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While we've made some significant improvements in forecasting track over the last few years, there's obviously a lot more to be done. IMO, the improvement of SLOSH-type forecasters are vital to reducing the costs of hurricane impacts over the next 20 years.
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Amazing disinformation can and will be slung like Banta Fodder here sometimes..




Hurricane KATRINA Advisory Archive



Hurricane KATRINA

ZCZC MIATCPAT2 ALL
TTAA00 KNHC DDHHMM
BULLETIN
HURRICANE KATRINA SPECIAL ADVISORY NUMBER 20
NWS TPC/NATIONAL HURRICANE CENTER MIAMI FL
1 AM CDT SUN AUG 28 2005

...KATRINA STRENGTHENS TO CATEGORY FOUR WITH 145 MPH WINDS...

A HURRICANE WARNING IS IN EFFECT FOR THE NORTH CENTRAL GULF COAST
FROM MORGAN CITY LOUISIANA EASTWARD TO THE ALABAMA/FLORIDA
BORDER...INCLUDING THE CITY OF NEW ORLEANS AND LAKE PONTCHARTRAIN.
A HURRICANE WARNING MEANS THAT HURRICANE CONDITIONS ARE EXPECTED
WITHIN THE WARNING AREA WITHIN THE NEXT 24 HOURS. PREPARATIONS TO
PROTECT LIFE AND PROPERTY SHOULD BE RUSHED TO COMPLETION.

A TROPICAL STORM WARNING AND A HURRICANE WATCH ARE IN EFFECT FROM
EAST OF THE ALABAMA/FLORIDA BORDER TO DESTIN FLORIDA...AND FROM
WEST OF MORGAN CITY TO INTRACOASTAL CITY LOUISIANA. A TROPICAL
STORM WARNING MEANS THAT TROPICAL STORM CONDITIONS ARE EXPECTED
WITHIN THE WARNING AREA WITHIN THE NEXT 24 HOURS. A HURRICANE WATCH
MEANS THAT HURRICANE CONDITIONS ARE POSSIBLE WITHIN THE WATCH
AREA...GENERALLY WITHIN 36 HOURS.

FOR STORM INFORMATION SPECIFIC TO YOUR AREA...INCLUDING POSSIBLE
INLAND WATCHES AND WARNINGS...PLEASE MONITOR PRODUCTS ISSUED
BY YOUR LOCAL WEATHER OFFICE.

AT 1 AM CDT...0600Z...THE CENTER OF HURRICANE KATRINA WAS LOCATED
NEAR LATITUDE 25.1 NORTH... LONGITUDE 86.8 WEST OR ABOUT 310
MILES... 500 KM... SOUTH-SOUTHEAST OF THE MOUTH OF THE MISSISSIPPI
RIVER.

KATRINA IS MOVING TOWARD THE WEST-NORTHWEST NEAR 8 MPH. A GRADUAL
TURN TOWARD THE NORTHWEST IS EXPECTED LATER TODAY.

REPORTS FROM AN AIR FORCE RECONNAISSANCE AIRCRAFT INDICATE THAT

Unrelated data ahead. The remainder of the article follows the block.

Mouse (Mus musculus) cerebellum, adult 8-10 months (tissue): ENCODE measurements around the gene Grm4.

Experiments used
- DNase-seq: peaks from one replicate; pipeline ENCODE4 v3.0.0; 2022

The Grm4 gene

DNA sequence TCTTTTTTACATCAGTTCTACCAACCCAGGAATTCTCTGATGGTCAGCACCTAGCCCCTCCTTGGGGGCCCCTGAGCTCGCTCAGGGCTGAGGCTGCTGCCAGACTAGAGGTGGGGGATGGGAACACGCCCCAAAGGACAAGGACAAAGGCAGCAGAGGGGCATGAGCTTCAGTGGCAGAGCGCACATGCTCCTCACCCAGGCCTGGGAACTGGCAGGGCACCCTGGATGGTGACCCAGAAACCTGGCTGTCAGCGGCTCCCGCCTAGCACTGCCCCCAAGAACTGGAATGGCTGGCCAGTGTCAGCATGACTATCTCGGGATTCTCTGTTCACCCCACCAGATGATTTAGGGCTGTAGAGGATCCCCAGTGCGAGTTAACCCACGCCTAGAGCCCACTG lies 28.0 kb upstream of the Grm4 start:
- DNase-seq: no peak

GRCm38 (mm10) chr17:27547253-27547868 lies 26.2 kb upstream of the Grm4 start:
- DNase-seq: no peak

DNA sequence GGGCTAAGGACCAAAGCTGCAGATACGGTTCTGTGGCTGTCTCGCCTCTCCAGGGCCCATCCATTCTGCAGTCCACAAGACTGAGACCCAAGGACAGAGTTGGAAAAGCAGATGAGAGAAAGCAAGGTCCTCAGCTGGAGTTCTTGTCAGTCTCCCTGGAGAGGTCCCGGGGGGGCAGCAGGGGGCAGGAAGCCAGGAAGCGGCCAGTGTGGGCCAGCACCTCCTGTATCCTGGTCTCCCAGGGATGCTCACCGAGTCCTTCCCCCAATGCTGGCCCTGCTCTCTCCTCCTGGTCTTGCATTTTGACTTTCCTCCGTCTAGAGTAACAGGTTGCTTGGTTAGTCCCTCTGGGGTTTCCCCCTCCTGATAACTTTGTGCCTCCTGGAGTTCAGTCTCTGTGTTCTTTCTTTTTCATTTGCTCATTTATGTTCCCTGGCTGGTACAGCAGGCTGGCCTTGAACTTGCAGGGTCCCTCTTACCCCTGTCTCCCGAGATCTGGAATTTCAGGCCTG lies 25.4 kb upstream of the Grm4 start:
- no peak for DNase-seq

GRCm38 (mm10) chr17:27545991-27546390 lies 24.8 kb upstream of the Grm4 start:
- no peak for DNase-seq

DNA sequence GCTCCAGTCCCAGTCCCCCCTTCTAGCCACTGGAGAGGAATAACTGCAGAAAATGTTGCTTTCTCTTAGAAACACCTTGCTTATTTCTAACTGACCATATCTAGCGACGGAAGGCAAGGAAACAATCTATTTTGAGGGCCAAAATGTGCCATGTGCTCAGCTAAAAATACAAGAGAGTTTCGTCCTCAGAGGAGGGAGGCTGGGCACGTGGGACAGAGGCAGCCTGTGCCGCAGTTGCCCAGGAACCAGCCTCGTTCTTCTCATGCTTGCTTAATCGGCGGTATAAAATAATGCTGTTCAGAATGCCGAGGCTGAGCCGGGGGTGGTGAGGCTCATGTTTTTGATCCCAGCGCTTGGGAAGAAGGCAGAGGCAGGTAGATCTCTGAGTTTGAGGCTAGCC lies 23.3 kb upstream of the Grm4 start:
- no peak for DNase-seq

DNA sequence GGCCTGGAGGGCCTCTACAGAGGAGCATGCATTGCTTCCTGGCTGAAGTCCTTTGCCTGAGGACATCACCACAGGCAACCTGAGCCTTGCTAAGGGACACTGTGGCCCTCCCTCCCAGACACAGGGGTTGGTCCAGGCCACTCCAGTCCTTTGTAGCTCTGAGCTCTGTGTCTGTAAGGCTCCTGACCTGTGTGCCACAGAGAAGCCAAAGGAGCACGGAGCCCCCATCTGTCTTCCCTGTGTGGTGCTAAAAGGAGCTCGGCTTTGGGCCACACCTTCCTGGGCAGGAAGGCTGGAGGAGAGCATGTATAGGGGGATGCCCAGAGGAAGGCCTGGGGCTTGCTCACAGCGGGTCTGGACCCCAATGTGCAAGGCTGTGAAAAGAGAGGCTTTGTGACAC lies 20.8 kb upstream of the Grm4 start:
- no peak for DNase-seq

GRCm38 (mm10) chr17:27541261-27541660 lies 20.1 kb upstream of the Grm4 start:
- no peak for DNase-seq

MAXIMUM SUSTAINED WINDS HAVE INCREASED AND ARE NOW NEAR 145
MPH...WITH HIGHER GUSTS. KATRINA IS A CATEGORY FOUR HURRICANE ON
THE SAFFIR-SIMPSON SCALE. SOME ADDITIONAL STRENGTHENING IS POSSIBLE
TODAY.

HURRICANE FORCE WINDS EXTEND OUTWARD UP TO 70 MILES...110 KM...
FROM THE CENTER...AND TROPICAL STORM FORCE WINDS EXTEND OUTWARD UP
TO 160 MILES...260 KM.

THE MINIMUM CENTRAL PRESSURE RECENTLY REPORTED BY THE RECONNAISSANCE
AIRCRAFT WAS 935 MB...27.61 INCHES.

COASTAL STORM SURGE FLOODING OF 15 TO 20 FEET ABOVE NORMAL TIDE
LEVELS...LOCALLY AS HIGH AS 25 FEET ALONG WITH LARGE AND DANGEROUS
BATTERING WAVES...CAN BE EXPECTED NEAR AND TO THE EAST OF WHERE THE
CENTER MAKES LANDFALL.


HEAVY RAINS FROM KATRINA SHOULD BEGIN TO AFFECT THE CENTRAL GULF
COAST SUNDAY EVENING. RAINFALL TOTALS OF 5 TO 10 INCHES...WITH
ISOLATED MAXIMUM AMOUNTS OF 15 INCHES...ARE POSSIBLE ALONG THE PATH
OF KATRINA. THE HURRICANE IS STILL EXPECTED TO PRODUCE ADDITIONAL
RAINFALL AMOUNTS OF 2 TO 4 INCHES OVER EXTREME WESTERN CUBA...AND 1
TO 3 INCHES OF RAINFALL IS EXPECTED OVER THE YUCATAN PENINSULA.

REPEATING THE 1 AM CDT POSITION...25.1 N... 86.8 W. MOVEMENT
TOWARD...WEST-NORTHWEST NEAR 8 MPH. MAXIMUM SUSTAINED
WINDS...145 MPH. MINIMUM CENTRAL PRESSURE... 935 MB.

THE NEXT ADVISORY WILL BE ISSUED BY THE NATIONAL HURRICANE CENTER AT
4 AM CDT.

FORECASTER KNABB


$$
NNNN
Member Since: 3 juillet 2005 Posts: 421 Comments: 127702
Quoting atmoaggie:

That early surge was a Gulf shelf-traveling Kelvin wave that brought up water levels ahead of the actual surge. Not expected by anyone, but could have been by following the water level changes starting at Mobile and traveling west.